Alzheimer's Daughter

The Story

Alzheimer’s Daughter introduces the reader to my healthy parents, Ed and Ibby, years before their diagnosis, then recounts painful details as our roles reversed and I became my parents’ parent.


Their disease started as translucent, confused thoughts and ended in a locked memory care unit after a near decade of descent into the opaque world of Alzheimer's.

I began writing Alzheimer’s Daughter one week after my mother's death––when I was stunned, realizing Dad had no memory of her or their 66-year marriage.

I write to pay tribute to the undying spirit at Ed and Ibby's core, and with the hope that the story of their parallel decline might be helpful to others.

Thursday, December 17, 2015

Snow Couple Pin


For 22 years I taught elementary school, most of those years were spent at 3rd grade. I loved third graders. They were young enough to enjoy school, plus they were thirsty learners. We became like a second family as a year progressed.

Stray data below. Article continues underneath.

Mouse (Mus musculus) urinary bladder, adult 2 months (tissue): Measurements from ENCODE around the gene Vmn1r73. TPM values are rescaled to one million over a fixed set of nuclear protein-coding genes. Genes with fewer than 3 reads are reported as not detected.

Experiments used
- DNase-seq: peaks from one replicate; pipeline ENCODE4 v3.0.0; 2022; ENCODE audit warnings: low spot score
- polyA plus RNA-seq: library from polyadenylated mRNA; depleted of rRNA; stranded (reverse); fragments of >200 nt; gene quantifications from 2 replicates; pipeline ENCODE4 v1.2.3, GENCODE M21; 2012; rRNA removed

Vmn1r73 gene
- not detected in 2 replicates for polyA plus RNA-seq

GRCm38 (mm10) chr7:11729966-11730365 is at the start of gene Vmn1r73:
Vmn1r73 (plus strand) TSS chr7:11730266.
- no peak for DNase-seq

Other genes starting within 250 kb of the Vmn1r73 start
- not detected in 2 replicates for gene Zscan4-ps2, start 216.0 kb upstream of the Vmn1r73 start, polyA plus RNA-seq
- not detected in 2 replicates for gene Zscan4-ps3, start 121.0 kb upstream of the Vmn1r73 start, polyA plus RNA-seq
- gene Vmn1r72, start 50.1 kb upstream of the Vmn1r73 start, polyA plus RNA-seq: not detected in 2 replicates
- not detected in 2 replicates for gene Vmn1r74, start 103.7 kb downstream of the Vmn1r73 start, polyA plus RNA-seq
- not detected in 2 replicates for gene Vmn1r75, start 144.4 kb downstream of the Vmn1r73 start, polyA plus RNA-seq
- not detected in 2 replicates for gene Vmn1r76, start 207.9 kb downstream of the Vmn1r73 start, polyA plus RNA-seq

Beginning the first day back to school after Thanksgiving weekend, every teacher pulled out all of their red and green clothing as well as every piece of dime-store Christmas jewelry—blinking earrings, jingle bell bracelets, Santa necklaces, and a variety of pins.

This pin was always my favorite. It brought a calm upon me. The posture of the snow people demonstrated caring, love, and protectiveness—a soft-spoken calm in an otherwise noisy season.

Rather than wear the pin on a blouse or sweater, I pinned it on the left lapel of my winter coat, so it was a daily part of me. I’d forget about it as the season progressed, but often someone would compliment and I’d remember the pin I wore over my heart. The sweetness of the snow people reminded me of my mom and dad’s relationship.

I don’t recall how I obtained the pin. Maybe I bought it, but I imagine Mom gave it to me as a thoughtful little gift.

I don’t wear all of the glitzy glittery Christmas jangles now, but I’m thankful for the Christmas memory of Mom and Dad as I attach this pin to my coat this season.



2 comments:

Vicki Tapia said...

Although I never personally met your parents, I agree with you; somehow that little pin does remind me of one of the pictures I've seen of them! Amazing!

Marianne Sciucco said...

Such a tender memory. They remind me of your parents whom I've met only through your writing.